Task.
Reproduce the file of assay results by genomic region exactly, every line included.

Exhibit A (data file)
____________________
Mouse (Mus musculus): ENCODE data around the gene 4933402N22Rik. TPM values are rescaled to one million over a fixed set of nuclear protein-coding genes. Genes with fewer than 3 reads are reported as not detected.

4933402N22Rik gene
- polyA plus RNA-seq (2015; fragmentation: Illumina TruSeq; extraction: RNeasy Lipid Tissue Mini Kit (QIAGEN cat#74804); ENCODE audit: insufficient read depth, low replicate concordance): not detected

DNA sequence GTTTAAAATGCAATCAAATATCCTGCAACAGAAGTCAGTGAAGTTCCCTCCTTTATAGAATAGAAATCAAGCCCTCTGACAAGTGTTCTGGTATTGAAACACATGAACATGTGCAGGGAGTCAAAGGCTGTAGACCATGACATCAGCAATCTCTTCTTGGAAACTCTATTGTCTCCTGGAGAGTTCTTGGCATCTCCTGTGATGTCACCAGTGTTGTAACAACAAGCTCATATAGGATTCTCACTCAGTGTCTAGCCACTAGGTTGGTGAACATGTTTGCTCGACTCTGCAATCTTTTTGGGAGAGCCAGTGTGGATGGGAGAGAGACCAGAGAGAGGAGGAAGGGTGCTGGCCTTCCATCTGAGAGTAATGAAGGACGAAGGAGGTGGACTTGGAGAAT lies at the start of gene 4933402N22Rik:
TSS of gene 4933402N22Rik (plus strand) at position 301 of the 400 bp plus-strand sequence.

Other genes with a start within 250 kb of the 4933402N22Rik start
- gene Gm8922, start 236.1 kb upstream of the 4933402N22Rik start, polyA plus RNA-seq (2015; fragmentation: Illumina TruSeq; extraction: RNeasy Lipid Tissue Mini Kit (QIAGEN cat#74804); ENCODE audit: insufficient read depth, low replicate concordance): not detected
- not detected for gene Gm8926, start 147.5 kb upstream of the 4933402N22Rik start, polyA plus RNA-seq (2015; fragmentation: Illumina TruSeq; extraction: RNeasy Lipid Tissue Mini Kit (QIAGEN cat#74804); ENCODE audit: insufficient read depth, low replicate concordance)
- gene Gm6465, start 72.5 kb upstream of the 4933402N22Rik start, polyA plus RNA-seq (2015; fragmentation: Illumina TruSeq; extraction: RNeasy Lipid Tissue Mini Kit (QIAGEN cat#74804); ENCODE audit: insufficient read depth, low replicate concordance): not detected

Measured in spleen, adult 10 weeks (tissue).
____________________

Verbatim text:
Mouse (Mus musculus): ENCODE data around the gene 4933402N22Rik. TPM values are rescaled to one million over a fixed set of nuclear protein-coding genes. Genes with fewer than 3 reads are reported as not detected.

4933402N22Rik gene
- polyA plus RNA-seq (2015; fragmentation: Illumina TruSeq; extraction: RNeasy Lipid Tissue Mini Kit (QIAGEN cat#74804); ENCODE audit: insufficient read depth, low replicate concordance): not detected

DNA sequence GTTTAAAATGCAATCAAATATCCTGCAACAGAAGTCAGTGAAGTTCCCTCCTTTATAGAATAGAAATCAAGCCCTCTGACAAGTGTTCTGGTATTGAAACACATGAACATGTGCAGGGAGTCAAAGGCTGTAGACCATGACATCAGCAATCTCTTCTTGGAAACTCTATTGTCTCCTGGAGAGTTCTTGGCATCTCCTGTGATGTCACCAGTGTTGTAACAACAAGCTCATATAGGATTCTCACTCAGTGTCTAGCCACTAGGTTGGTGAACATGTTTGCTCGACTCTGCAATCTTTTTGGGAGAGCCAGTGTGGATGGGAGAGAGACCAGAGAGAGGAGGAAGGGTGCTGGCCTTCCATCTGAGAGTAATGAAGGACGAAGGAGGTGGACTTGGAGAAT lies at the start of gene 4933402N22Rik:
TSS of gene 4933402N22Rik (plus strand) at position 301 of the 400 bp plus-strand sequence.

Other genes with a start within 250 kb of the 4933402N22Rik start
- gene Gm8922, start 236.1 kb upstream of the 4933402N22Rik start, polyA plus RNA-seq (2015; fragmentation: Illumina TruSeq; extraction: RNeasy Lipid Tissue Mini Kit (QIAGEN cat#74804); ENCODE audit: insufficient read depth, low replicate concordance): not detected
- not detected for gene Gm8926, start 147.5 kb upstream of the 4933402N22Rik start, polyA plus RNA-seq (2015; fragmentation: Illumina TruSeq; extraction: RNeasy Lipid Tissue Mini Kit (QIAGEN cat#74804); ENCODE audit: insufficient read depth, low replicate concordance)
- gene Gm6465, start 72.5 kb upstream of the 4933402N22Rik start, polyA plus RNA-seq (2015; fragmentation: Illumina TruSeq; extraction: RNeasy Lipid Tissue Mini Kit (QIAGEN cat#74804); ENCODE audit: insufficient read depth, low replicate concordance): not detected

Measured in spleen, adult 10 weeks (tissue).